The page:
28 April 2007

Tales from Texas Street #1

I love Texas Street. Texas Street is pretty quiet and full of Russian tourists and the occasional group of American sailors on shore leave during the day time. At night it opens like a noisy, neon flower.

Today being Saturday I was being especially lazy. I just puttered around my apartment, tidied up, downloaded a pile of movies to watch later. Nothing interesting. So around 9 pm I decided I'd go out and take a stroll around my neighbourhood. I needed to pick up some tofu to make some doenjang gu (bean paste soup), and I was craving a homemade cheeseburger, too. This cute Filipina always calls to me from her restaurant at the bottom of Texas Street, so I figured I'd stop there and try a couple of her burgers. I live at the southern end of the strip and it's about a 20 minute walk to the north end, long enough to be and adventure.

I took a walk down Texas Street to my bank to get some cash from the bank machine. On my way down Texas Street I saw the riot of vice and culture that is Saturday night on Texas Street. A pair of Russian guys holding hands (open homosexuality is taboo in Korea), the usual assortment of familiar heavyset, bleached-blonde Russian ladies calling to me from the doors of Russian "cafes", some attractive Russian girls heading to the "juicy bars" (places where nice-looking Russian girls get you to buy them expensive watered-down drinks in hopes of taking them home), and the clothing and trinket shops that are mixed in with the Chinese restaurants and liquor stores.

On my way back, a Korean guy, middle-aged business type stopped me, the conversation went like this (I'll just refer to the Anonymous Korean as AK):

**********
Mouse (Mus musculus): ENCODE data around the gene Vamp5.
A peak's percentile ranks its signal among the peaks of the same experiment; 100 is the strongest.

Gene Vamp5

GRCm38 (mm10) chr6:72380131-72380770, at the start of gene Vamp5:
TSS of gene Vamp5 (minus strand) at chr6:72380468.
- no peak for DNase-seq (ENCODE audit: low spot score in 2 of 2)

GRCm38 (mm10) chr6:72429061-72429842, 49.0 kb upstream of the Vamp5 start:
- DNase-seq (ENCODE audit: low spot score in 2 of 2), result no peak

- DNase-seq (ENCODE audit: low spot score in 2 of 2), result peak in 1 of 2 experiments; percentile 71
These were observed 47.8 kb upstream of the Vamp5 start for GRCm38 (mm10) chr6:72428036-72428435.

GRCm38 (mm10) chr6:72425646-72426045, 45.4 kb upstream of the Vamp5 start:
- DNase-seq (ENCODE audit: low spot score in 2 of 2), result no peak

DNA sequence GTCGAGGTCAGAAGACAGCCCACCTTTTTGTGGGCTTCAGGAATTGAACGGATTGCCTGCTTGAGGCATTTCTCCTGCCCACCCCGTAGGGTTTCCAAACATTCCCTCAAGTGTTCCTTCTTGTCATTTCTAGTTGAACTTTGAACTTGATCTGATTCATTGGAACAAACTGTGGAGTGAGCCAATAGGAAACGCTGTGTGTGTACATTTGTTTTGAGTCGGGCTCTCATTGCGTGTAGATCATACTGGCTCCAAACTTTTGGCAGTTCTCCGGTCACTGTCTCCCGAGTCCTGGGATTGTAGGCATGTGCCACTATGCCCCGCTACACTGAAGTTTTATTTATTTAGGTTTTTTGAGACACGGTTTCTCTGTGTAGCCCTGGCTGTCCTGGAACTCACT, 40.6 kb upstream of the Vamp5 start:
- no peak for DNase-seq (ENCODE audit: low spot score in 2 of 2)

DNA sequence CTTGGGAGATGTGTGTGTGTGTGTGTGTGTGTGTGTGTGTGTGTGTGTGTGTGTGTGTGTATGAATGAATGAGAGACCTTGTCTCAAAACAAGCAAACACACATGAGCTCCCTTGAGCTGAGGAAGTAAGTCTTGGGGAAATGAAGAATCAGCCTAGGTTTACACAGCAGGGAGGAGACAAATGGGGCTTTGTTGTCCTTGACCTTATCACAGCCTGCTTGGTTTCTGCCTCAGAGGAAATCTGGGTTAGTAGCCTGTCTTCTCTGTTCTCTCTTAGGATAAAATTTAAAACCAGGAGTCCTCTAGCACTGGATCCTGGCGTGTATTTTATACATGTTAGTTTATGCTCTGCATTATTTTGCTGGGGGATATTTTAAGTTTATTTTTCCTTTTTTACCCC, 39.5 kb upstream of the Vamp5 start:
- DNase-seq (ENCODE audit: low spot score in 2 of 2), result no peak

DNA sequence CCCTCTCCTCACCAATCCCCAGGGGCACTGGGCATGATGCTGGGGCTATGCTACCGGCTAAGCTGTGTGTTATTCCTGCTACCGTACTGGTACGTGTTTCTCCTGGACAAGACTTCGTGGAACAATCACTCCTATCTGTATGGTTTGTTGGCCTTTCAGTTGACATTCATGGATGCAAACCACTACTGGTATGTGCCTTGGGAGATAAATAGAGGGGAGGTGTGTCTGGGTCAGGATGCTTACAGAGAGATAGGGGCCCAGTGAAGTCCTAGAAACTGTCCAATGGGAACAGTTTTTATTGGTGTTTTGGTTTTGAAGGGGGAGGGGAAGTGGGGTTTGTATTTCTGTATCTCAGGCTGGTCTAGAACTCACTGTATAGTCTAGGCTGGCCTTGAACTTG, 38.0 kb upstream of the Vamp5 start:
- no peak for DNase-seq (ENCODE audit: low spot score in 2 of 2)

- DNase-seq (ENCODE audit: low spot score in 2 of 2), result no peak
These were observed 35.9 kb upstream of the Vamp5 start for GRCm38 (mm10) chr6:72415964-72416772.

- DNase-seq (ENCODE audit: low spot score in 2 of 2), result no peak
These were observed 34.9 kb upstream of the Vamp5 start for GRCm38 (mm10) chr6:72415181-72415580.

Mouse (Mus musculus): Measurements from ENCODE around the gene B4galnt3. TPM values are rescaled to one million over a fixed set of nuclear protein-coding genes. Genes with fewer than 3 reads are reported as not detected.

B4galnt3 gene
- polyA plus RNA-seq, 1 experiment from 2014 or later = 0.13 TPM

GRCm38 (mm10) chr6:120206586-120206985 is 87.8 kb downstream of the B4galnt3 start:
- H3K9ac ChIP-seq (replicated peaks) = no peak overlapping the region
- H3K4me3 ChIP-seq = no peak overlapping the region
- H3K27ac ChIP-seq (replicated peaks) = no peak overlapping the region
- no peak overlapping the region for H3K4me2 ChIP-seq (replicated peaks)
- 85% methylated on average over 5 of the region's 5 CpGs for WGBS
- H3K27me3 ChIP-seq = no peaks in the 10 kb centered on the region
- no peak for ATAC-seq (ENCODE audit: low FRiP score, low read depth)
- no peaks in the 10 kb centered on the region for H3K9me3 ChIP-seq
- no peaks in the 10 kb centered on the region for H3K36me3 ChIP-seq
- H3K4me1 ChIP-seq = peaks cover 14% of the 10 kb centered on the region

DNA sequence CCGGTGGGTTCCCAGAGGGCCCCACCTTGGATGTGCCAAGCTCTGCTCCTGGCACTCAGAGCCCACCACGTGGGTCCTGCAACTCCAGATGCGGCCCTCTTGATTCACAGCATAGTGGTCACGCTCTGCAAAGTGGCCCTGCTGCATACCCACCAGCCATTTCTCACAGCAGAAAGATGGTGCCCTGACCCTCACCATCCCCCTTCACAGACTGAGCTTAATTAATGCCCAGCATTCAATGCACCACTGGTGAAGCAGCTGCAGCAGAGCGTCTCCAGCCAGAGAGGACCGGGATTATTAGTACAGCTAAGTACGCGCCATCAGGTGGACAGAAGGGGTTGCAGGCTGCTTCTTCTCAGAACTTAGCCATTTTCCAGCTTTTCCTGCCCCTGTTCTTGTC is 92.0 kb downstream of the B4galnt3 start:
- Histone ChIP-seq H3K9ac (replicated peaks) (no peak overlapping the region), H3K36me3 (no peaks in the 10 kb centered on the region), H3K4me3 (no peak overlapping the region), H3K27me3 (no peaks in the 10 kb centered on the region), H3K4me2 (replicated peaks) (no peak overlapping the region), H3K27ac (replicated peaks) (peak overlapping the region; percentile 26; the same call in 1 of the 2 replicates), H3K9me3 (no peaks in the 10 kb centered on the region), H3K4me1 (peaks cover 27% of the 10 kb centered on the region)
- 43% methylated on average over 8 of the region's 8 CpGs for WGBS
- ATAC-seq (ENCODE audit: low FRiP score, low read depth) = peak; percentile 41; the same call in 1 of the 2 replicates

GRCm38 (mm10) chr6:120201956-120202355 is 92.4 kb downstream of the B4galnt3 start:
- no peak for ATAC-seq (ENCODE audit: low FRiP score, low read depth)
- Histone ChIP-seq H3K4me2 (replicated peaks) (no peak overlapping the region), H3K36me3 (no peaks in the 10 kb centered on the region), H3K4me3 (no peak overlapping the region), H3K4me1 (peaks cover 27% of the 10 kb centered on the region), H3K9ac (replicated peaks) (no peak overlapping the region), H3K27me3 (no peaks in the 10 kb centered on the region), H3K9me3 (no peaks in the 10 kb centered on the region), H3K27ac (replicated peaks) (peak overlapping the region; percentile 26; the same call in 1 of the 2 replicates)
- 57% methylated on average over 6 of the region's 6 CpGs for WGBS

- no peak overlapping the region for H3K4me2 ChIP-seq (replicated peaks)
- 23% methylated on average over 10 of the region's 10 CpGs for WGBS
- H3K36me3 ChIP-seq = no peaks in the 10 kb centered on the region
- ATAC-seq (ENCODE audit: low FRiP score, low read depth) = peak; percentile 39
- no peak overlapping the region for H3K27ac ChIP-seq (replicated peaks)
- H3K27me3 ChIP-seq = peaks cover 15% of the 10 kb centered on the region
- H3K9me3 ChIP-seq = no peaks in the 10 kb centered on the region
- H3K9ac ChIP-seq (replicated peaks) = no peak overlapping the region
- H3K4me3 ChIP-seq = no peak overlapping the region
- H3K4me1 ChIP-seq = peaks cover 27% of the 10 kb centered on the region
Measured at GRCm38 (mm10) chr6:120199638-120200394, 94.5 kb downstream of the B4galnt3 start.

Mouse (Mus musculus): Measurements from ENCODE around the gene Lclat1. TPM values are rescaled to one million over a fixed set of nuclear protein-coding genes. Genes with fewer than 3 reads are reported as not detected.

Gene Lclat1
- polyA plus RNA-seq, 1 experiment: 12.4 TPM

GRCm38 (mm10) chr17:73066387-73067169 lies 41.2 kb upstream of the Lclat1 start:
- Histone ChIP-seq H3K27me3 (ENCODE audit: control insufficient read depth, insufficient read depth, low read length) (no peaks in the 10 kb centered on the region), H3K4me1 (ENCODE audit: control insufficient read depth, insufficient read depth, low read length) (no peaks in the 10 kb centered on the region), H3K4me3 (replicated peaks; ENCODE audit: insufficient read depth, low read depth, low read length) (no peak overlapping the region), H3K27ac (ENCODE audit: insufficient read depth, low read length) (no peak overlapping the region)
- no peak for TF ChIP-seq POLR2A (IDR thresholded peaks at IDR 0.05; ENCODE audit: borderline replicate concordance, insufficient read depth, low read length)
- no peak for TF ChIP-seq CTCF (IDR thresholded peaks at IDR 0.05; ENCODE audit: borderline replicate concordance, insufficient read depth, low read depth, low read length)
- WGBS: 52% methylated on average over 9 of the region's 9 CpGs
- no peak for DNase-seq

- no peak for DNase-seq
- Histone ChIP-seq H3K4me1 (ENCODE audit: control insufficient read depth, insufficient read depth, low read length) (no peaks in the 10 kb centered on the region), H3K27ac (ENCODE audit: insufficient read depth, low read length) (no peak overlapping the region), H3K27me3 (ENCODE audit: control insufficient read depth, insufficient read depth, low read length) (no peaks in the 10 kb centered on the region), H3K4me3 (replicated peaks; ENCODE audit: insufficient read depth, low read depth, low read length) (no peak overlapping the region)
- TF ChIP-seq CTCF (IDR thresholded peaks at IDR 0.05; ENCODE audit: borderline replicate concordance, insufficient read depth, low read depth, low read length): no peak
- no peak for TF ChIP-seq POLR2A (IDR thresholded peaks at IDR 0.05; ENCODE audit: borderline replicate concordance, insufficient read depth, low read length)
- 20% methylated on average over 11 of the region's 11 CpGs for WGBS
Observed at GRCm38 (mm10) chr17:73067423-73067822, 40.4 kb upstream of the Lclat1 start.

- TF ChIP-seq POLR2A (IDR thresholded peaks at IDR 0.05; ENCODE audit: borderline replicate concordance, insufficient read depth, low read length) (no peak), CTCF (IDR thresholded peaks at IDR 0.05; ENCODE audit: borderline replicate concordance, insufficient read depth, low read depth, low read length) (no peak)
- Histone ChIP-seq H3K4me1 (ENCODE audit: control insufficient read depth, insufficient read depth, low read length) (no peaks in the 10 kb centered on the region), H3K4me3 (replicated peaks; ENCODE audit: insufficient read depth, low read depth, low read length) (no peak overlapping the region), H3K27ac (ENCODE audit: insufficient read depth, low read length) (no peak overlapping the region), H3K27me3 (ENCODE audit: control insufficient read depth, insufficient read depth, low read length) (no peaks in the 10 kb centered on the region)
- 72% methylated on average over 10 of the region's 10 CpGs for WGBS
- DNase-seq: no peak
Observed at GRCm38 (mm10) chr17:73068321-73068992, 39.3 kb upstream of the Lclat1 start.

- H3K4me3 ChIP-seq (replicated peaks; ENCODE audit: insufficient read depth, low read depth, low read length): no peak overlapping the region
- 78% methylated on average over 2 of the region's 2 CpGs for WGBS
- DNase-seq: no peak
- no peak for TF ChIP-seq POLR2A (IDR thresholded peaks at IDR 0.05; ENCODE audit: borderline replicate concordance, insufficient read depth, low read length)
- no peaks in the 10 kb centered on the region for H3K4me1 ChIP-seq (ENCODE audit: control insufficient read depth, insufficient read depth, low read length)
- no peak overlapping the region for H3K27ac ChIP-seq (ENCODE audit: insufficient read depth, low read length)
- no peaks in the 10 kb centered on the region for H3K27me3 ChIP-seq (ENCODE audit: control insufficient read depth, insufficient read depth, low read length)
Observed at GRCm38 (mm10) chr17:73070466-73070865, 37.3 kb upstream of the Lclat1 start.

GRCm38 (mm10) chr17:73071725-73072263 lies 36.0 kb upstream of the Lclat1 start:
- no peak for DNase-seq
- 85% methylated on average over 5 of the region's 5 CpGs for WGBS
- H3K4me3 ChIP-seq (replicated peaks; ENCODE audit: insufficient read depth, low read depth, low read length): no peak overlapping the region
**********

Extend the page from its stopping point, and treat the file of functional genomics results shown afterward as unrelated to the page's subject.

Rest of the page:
AK: "Excuse me."
Monk: "Yes?"
AK: "Are you Russian?"
Monk: "Anio, Kanadae. (No, Canadian)"
AK: "Hangookmal haseyo? (Can you speak Korean)"
Monk: "Hangookmal jokum. (Only a little)"
AK: "I want to buy a handgun."
Monk: "Sorry, I can't help you."
AK: "Kamsa hamnida. (thanks very much)"

After this strange encounter (although not so very strange for Texas Street, I guess) I stopped in the Filipina's place and got two of the most delicious home-style cheeseburgers. Just like the ones from Ches's Fish'n'Chips back home but with fresh cucumber instead of pickles. And when I said that I wanted them with everything they were about to put fried egg on them. No dice, when I want some comfort food I don't want anyone to mess with my head. I'll try the burger with egg another time when I'm in my usual "anything goes" mood.

I stopped at a neighbourhood store on the way home and realised that I can now speak enough Korean to ask for garbage bags (garbage bags have to be bought in your district, they're kinda pricey, about 50 cents each, but they subsidize the cost of trash collection.)

I'm going to lie back now and have a big drink, watch a movie and maybe look up how to become an arms merchant in Korea. Or maybe I'll just keep teaching English and enjoying the freak show that is my neighbourhood (and possibly my life.)


  1. id be totally weirded out by the hand gun comment :-s
    also, i dont think i'll ever miss Ches's hamburgers ...perhaps if i moved to Korea -lol-
    (i was a Johnny's fan)

  2. Heheheheheh... great post.

    I can *totally* see you as an international arms dealer... it's a whole new career path that I bet you never thought of, heh!

  3. Johnny's...

    i miss the takeout.. a plate of burgers and fries covered with saran wrap.. totally steaming the insides till the fries were like limp noodles.. and oh the loose meat burgers.. to die for!


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